The Talmud (Masechet Taanit 30b) states that the Fifteenth of Av (today) is one of the most joyous days of the year, one of two days on which young maidens would frolic in the vineyards in hopes of attracting a spouse. It is especially romantic day in Israel, notwithstanding that the frolicking in the vineyards is passe, and thus an appropriate time to look at the current state and foundation of marriage.
Marriage is a fundamental institution in humanity, despite the zeitgeist, and especially cherished in Judaism. It is perhaps the most important determinant of a person’s happiness in life, if appreciated and approached properly. There is no joy like the joy of a good marriage, and no misery like the misery of a bad marriage. It is therefore also a very personal institution; what works for one couple or person might not work for another. That is what makes it so unique and precious, and why its inner dynamics are off limits to others (except when they seek out assistance). Miriam was punished because she misconstrued her brother Moshe’s essence and the nature of his prophecy, but perhaps also because she intruded on one of the holy of holies of Jewish life, the privacy of marriage.
The Midrash (Eicha Rabba 3:9) cites the verse “it is good for a man to bear the burden (yoke) in his youth” (Eicha 3:27), and applies it to the three yokes in particular. “A person should carry the yoke of Torah, a wife, and a job when young.” We would not necessarily have put all three together. Certainly there are those who demarcate learning Torah from working and even learning from marrying. Others struggle with the balance between career and family, and exaggerate the time and effort needed to earn a living and shortchange their families in the process. Still others – it is quite common in the world at large – delay embarking on any of the two secular quests (career or spouse) until they have left their youth behind. But Chazal were quite clear: it is good for man, when still young, to bear these burdens. But how is that possible, and especially how are the three considered “burdens?”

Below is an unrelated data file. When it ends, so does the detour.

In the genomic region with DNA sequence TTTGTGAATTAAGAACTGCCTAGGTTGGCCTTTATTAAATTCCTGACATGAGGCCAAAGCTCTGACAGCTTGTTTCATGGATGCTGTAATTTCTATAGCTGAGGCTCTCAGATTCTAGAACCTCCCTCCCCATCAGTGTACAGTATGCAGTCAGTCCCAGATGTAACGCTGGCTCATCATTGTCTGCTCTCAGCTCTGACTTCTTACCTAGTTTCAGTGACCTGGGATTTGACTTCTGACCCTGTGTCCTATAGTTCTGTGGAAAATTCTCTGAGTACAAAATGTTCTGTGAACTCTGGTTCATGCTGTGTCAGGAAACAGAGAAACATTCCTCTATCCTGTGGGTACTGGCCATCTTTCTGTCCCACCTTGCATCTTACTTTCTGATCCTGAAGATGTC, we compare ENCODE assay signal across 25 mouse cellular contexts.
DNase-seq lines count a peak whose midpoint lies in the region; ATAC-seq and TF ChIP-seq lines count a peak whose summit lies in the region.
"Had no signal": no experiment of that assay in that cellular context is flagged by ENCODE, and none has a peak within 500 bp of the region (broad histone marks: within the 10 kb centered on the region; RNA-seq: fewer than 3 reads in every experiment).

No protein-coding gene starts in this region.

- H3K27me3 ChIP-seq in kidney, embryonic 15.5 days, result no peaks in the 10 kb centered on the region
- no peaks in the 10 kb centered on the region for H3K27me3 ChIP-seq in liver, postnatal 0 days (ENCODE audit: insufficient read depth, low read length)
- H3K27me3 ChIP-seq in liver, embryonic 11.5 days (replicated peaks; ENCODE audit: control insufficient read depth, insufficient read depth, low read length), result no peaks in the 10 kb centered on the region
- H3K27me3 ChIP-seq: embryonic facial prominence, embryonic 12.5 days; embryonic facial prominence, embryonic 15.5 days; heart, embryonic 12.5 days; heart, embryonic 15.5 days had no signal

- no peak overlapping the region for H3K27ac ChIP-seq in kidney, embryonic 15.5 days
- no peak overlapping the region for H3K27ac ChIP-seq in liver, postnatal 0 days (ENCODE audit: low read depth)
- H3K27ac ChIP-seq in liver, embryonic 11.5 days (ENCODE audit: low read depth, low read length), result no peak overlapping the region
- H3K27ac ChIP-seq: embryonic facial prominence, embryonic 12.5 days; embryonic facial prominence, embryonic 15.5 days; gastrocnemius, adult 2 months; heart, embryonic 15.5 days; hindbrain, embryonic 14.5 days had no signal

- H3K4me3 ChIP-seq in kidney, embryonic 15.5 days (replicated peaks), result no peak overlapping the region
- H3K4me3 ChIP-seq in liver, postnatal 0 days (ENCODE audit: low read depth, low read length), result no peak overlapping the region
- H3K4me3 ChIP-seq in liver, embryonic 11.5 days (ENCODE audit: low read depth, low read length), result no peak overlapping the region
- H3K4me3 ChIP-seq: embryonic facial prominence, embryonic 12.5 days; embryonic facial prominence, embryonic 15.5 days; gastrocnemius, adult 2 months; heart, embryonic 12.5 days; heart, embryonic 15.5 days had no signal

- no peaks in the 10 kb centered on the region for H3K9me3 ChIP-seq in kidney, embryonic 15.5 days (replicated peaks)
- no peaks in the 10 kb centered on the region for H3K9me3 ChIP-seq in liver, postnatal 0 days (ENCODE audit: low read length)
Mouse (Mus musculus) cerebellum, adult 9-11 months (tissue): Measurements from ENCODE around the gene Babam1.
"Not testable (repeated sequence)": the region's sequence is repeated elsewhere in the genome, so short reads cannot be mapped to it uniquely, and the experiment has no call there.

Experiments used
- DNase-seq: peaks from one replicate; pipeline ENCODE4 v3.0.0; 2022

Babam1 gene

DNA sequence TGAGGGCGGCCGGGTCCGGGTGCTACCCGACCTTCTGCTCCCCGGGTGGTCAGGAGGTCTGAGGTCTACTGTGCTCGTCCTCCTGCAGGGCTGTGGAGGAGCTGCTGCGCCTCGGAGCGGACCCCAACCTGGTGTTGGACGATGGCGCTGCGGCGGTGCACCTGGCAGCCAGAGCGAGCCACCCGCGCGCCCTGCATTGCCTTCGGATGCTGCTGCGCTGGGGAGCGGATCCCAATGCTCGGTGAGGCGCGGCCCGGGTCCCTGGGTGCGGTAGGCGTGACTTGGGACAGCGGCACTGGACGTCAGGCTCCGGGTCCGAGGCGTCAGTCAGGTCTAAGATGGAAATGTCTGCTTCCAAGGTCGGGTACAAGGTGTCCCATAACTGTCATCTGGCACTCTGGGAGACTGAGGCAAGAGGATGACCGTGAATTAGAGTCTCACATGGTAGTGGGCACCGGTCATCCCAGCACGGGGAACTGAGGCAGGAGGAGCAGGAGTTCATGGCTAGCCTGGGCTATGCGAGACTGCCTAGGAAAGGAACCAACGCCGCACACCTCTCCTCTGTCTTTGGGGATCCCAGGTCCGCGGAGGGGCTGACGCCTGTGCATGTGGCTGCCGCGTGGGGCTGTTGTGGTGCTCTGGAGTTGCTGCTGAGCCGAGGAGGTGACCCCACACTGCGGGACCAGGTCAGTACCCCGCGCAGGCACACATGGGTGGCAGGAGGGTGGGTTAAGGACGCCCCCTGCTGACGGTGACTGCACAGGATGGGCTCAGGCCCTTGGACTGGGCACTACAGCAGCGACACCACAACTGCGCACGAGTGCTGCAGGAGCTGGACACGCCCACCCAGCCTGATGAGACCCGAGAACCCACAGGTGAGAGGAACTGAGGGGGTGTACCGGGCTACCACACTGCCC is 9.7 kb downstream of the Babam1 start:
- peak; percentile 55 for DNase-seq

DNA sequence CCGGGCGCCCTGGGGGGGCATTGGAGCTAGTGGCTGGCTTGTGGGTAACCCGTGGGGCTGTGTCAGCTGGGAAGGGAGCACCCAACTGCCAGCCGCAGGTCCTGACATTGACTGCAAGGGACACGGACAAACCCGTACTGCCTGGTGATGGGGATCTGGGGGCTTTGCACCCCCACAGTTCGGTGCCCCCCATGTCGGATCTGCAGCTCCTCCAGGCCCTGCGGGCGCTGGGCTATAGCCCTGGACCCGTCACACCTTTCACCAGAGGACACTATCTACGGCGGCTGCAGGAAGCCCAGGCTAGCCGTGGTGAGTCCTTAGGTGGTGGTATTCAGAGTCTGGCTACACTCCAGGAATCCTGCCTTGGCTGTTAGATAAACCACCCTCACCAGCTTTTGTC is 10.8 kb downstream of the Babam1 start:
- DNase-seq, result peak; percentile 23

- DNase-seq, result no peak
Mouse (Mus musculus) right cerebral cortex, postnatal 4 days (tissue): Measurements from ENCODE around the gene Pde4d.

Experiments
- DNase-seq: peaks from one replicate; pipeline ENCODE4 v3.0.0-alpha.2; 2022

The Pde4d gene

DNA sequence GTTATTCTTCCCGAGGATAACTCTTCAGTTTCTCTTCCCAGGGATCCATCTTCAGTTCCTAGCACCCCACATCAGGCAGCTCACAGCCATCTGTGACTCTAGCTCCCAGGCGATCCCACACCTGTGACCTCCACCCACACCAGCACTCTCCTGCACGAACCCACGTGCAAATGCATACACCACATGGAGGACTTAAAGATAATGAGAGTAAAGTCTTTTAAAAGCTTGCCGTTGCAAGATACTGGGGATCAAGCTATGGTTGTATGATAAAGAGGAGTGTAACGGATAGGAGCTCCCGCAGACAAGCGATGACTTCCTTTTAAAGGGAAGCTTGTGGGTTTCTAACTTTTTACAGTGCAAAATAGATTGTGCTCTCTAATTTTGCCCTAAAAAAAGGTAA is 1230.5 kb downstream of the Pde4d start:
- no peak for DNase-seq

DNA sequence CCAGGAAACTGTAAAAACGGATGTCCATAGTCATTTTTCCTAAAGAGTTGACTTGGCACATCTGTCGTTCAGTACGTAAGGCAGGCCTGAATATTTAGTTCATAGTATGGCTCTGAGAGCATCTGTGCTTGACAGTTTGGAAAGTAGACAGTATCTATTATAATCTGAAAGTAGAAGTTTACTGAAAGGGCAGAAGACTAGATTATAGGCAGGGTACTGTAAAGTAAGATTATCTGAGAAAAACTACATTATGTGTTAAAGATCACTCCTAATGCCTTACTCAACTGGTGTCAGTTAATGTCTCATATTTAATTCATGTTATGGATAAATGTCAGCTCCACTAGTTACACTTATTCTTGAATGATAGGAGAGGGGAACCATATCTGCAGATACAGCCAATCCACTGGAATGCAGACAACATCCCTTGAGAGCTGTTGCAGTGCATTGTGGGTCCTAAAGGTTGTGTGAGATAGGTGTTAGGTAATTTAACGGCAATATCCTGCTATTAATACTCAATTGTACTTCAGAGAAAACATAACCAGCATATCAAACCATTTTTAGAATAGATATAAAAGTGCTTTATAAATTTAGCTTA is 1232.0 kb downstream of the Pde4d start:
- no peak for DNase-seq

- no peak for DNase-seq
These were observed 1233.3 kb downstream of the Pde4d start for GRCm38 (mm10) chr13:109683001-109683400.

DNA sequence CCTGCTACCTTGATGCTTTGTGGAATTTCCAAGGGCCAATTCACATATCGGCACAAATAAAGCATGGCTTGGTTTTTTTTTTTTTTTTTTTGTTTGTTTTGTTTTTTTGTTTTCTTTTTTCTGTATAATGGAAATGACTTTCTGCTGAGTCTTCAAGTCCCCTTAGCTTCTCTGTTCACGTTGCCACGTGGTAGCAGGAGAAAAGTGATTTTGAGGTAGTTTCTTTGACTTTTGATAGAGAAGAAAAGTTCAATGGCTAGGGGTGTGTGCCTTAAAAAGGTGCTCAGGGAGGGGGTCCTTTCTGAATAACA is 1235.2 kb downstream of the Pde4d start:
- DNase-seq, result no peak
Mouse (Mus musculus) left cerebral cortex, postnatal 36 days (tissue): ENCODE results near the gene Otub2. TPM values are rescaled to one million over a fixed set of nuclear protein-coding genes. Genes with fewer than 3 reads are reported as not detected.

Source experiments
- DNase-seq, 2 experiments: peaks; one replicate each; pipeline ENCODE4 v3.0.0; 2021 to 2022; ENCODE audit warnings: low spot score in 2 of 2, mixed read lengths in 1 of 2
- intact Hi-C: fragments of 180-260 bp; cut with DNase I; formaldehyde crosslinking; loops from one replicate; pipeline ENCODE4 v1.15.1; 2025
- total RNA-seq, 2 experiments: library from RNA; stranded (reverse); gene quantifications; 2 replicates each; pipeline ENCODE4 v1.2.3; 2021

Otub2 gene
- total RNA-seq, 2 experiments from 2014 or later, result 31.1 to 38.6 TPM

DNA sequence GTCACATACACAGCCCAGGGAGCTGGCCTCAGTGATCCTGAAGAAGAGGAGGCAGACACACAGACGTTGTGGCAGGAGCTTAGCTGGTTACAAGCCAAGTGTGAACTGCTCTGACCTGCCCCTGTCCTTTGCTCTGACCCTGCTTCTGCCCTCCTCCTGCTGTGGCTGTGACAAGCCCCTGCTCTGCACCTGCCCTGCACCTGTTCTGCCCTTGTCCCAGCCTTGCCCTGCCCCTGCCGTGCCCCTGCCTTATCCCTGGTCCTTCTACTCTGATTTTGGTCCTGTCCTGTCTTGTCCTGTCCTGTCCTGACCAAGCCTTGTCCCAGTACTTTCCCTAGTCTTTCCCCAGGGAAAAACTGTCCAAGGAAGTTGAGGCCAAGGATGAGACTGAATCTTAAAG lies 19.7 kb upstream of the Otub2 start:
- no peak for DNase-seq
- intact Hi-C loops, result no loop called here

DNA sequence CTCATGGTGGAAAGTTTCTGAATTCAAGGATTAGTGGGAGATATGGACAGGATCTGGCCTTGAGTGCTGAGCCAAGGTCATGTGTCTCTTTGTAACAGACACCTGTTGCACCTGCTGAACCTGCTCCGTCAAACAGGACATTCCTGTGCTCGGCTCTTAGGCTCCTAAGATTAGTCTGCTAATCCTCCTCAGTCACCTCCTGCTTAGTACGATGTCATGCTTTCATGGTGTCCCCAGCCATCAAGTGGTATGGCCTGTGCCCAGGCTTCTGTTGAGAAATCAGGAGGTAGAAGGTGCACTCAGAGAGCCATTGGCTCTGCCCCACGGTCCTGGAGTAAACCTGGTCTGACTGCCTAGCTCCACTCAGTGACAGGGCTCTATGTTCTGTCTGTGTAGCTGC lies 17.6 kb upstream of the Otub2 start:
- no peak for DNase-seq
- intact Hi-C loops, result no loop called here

The Torah Temima maintains that all three naturally converge. An ol, in the context of the Midrash, is not a yoke such as weighs down an animal, but rather a responsibility. To feel no ol in life is to have no responsibilities in life, a plight that is attractive to the slacker but inevitably leads to boredom and sin. To have olot means that a person has everything in life – Torah because that is our foundation, a wife so that we can live in purity and overcome our innate narcissism, and a job because without work and self-sufficiency even the Torah will be lost, as in “all Torah not accompanied by work will eventually be nullified” (Avot 2:2). And to do it all “when young” is to maximize the best of the world for the greatest amount of time. It is good to start young. But what exactly is the ol? Is there nonetheless an element of difficulty or of hardship involved?
The ol of Torah is understandable. Torah study takes time, effort, and diligence. So too the burden of work, which also takes time studying, or planning a career, and then one has to show up every day at a job. But what is the ol of a wife??? Indeed, Rav Shlomo Wolbe, one of the great Musarists of our generation, would urge bridegrooms to recite under the chupa (to themselves!) “behold I accept upon myself the yoke of this woman.” What yoke?
Rav Wolbe explained that it means that a man accepts upon himself at that sublime moment to always relate to his wife with patience, to never become angry or abrupt, to never take her for granted, to assume responsibility for her happiness, to embrace what the Talmud (Masechet Yevamot 62b) imposes on a man – to love his wife as much as he loves himself and to respect her more than he respects himself. He undertakes never to make her cry or unhappy.
That is quite a commitment, but nothing less is expected of the Jewish husband. It is a serious obligation – and with it all people get married, and still for the best of reasons: because they have shared values and shared goals, and wish to build a life and a family together. That notion is uniform for all, but the details vary from couple to couple.
And that is why each couple is provided with a zone of privacy that enables them to thrive, to build their special home and make their unique contribution to the Jewish people.